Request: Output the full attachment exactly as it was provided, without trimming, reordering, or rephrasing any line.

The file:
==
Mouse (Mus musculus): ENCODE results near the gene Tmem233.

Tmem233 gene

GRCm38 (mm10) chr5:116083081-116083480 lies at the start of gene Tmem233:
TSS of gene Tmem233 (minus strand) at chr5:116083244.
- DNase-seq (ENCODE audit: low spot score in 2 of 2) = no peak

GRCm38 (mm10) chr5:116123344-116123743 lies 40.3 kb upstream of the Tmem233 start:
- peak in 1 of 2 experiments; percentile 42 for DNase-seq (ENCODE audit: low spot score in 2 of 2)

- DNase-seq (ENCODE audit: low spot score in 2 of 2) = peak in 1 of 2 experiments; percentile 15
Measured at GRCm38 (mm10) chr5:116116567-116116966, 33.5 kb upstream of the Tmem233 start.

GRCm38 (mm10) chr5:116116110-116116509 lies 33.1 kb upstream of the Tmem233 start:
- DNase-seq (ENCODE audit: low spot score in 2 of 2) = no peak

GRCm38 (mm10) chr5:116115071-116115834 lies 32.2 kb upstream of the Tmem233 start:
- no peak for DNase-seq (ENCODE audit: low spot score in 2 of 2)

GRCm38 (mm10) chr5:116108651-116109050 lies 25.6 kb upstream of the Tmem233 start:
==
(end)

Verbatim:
Mouse (Mus musculus): ENCODE results near the gene Tmem233.

Tmem233 gene

GRCm38 (mm10) chr5:116083081-116083480 lies at the start of gene Tmem233:
TSS of gene Tmem233 (minus strand) at chr5:116083244.
- DNase-seq (ENCODE audit: low spot score in 2 of 2) = no peak

GRCm38 (mm10) chr5:116123344-116123743 lies 40.3 kb upstream of the Tmem233 start:
- peak in 1 of 2 experiments; percentile 42 for DNase-seq (ENCODE audit: low spot score in 2 of 2)

- DNase-seq (ENCODE audit: low spot score in 2 of 2) = peak in 1 of 2 experiments; percentile 15
Measured at GRCm38 (mm10) chr5:116116567-116116966, 33.5 kb upstream of the Tmem233 start.

GRCm38 (mm10) chr5:116116110-116116509 lies 33.1 kb upstream of the Tmem233 start:
- DNase-seq (ENCODE audit: low spot score in 2 of 2) = no peak

GRCm38 (mm10) chr5:116115071-116115834 lies 32.2 kb upstream of the Tmem233 start:
- no peak for DNase-seq (ENCODE audit: low spot score in 2 of 2)

GRCm38 (mm10) chr5:116108651-116109050 lies 25.6 kb upstream of the Tmem233 start: